5 Tips to Help You Make the Best Cauliflower Rice (So it’s Never Bland or Mushy)

Cauliflower rice

Updated Jun 11, 2020 @ 10:48 pm

Are you new to the Cauliflower rice train? Me too. I have to admit I only recently jumped on. I am not following a low-carb or grain-free diet but I liked the idea of using it as an easy way to add some more vegetables onto my plate. Plus, I do like the crumbly, almost couscous-like texture of cauliflower rice. However, I’ve found there’s a right and a wrong way to cook the grain alternative. If you’re not careful, you can easily be left with a bowl of soft, tasteless mush that’s just really not appealing at all. These five tips will prevent that from happening.

Don’t defrost it if it’s frozen.

Frozen cauliflower rice is a great convenience and it’s usually cheaper than the fresh cauliflower rice available at the grocery store. It doesn’t need to be thawed, however, before cooking as it will release too much water if defrosted, which will result in a soggy situation.

Sauté instead of simmer.

Simmering cauliflower rice in water like regular rice will only leave it water-logged and overcooked. All cauliflower rice needs — whether it’s fresh or frozen —is to be sautéed in a skillet with a little bit of olive oil (or butter, ghee, or coconut oil, if you prefer).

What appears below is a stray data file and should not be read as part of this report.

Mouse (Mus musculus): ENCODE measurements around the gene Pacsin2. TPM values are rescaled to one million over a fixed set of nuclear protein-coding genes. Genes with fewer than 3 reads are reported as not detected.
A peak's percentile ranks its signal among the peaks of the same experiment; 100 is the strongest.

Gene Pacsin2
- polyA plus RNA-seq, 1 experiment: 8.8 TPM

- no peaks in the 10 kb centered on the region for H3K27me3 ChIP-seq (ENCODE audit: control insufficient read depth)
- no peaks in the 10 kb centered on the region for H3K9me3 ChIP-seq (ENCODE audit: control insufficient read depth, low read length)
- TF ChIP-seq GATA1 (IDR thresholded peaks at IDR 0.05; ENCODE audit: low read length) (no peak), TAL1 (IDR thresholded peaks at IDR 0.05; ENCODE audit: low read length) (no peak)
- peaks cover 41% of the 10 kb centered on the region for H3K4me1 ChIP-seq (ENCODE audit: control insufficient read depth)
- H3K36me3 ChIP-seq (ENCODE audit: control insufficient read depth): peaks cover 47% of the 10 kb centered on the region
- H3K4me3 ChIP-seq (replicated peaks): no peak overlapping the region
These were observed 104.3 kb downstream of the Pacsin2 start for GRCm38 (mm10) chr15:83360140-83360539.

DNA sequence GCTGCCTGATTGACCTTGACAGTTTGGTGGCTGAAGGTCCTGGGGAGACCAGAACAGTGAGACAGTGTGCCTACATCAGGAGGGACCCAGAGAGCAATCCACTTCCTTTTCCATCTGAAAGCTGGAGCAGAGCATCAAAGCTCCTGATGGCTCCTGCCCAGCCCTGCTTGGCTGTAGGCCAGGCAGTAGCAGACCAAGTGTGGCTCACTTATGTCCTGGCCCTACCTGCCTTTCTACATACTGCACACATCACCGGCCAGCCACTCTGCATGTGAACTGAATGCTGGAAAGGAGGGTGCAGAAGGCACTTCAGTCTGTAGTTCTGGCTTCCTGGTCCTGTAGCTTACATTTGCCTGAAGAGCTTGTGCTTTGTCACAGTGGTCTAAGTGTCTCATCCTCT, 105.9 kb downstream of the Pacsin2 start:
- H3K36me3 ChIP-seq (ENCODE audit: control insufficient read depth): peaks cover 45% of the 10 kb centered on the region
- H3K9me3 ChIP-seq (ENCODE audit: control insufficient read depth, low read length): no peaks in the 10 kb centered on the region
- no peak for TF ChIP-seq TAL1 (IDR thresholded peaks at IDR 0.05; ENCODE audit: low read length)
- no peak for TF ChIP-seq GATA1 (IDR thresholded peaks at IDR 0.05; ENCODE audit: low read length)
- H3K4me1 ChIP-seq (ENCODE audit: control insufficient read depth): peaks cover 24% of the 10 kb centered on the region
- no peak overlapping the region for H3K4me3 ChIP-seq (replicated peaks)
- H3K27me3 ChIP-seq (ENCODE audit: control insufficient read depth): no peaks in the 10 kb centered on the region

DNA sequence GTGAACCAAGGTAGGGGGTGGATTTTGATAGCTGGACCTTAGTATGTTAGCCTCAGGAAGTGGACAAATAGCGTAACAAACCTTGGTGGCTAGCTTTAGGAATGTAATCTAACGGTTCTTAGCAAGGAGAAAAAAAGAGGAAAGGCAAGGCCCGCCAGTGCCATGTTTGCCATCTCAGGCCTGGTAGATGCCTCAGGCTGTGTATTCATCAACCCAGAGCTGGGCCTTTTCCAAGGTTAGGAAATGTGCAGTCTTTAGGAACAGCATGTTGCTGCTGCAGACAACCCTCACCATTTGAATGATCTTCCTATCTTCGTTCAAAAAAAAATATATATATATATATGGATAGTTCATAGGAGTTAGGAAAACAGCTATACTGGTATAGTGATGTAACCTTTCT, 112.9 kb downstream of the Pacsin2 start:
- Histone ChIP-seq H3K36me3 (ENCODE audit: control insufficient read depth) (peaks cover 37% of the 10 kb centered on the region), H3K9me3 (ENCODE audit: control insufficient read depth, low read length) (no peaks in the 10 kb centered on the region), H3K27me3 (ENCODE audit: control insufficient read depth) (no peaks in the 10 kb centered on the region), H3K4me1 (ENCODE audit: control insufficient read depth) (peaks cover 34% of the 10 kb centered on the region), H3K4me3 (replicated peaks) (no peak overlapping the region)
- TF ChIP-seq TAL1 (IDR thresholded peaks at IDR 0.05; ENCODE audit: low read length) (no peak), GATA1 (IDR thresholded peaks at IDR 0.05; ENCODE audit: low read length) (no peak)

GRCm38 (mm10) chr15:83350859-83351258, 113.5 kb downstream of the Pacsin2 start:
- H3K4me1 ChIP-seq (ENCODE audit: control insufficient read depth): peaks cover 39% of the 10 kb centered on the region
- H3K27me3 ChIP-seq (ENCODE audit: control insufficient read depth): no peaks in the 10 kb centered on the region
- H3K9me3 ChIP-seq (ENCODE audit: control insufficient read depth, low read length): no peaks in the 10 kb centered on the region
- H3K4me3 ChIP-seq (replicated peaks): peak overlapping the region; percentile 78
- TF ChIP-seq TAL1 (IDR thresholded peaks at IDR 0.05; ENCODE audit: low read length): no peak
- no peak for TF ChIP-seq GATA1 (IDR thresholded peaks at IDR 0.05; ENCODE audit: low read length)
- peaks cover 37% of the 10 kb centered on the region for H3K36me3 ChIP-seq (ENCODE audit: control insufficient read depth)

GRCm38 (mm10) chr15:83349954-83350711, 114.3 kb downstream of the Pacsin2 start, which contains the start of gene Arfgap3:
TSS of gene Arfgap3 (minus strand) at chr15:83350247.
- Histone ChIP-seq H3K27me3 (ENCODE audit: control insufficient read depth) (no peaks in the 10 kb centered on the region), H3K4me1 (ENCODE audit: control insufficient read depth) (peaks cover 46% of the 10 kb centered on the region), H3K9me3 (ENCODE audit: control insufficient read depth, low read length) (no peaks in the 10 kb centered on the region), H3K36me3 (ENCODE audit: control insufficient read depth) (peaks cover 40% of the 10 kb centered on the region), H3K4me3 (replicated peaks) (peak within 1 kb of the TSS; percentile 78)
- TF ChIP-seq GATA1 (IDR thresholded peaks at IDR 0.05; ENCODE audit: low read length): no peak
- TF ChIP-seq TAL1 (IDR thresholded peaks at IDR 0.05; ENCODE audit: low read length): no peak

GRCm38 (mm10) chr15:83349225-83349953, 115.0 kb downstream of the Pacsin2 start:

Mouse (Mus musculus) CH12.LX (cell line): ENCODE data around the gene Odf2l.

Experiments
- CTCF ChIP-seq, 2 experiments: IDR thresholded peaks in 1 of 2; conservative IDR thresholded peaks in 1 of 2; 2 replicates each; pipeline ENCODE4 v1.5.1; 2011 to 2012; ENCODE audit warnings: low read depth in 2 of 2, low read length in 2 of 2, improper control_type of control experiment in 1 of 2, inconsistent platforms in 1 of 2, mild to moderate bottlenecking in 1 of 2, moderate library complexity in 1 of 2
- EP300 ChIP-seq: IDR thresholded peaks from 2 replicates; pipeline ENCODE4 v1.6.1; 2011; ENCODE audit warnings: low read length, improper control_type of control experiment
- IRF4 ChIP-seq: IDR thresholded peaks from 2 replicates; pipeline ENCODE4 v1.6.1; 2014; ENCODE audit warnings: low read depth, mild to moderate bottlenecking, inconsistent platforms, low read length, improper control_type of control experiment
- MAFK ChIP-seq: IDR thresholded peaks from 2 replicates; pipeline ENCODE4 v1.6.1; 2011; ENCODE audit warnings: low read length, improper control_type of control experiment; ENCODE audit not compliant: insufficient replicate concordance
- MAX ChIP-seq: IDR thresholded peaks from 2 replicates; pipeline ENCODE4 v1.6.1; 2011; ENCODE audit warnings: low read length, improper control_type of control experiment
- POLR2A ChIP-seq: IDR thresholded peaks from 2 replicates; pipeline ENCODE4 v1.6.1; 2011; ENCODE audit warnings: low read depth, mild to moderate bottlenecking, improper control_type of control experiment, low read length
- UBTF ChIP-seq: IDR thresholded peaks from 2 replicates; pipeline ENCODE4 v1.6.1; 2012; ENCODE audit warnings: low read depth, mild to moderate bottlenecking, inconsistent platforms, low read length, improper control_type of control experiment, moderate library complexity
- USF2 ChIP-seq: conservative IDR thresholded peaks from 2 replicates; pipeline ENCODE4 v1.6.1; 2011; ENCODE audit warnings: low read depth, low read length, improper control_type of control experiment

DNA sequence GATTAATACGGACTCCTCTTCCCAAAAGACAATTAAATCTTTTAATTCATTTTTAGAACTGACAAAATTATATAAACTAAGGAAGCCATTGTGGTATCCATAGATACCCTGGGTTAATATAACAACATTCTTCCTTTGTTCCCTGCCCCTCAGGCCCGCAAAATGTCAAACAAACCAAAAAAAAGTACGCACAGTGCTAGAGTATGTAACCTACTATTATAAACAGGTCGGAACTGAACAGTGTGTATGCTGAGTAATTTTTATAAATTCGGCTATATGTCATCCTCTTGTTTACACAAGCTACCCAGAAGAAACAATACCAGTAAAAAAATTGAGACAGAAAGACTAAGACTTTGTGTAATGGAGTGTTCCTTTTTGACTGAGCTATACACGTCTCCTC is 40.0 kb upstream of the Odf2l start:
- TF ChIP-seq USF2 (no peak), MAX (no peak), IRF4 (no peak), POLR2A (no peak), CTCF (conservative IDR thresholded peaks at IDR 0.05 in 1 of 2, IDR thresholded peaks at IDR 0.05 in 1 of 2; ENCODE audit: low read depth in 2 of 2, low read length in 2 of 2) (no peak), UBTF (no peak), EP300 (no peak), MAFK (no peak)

Use high heat.

I know most recipes call for cooking cauliflower rice over medium heat, but I find it does better with a little more heat, so I crank up the stove to medium-high. I make sure the skillet is slick with olive oil so there’s no risk of the rice sticking and I toss it in when it’s nice and hot. I find it helps any water in the rice evaporate faster, which is especially important when cooking it from frozen, to achieve fluffier, more flavorful results.

Cook it quickly.

The little bits of cauliflower will cook quite fast so if you sauté them too long, they’ll lose their toothsome chew and become too soft. At medium-high heat, cauliflower rice will only take a couple of minutes to become perfectly tender.

Try not to meal prep it.

While it might seem like a good idea to make a big batch of cauliflower rice to then dig into all week long, it just doesn’t keep as well as say a big batch of quinoa or brown rice. It will unfortunately start to soften and spoil after a few days so your best bet is to just make as much as you need for the next day or two.

 

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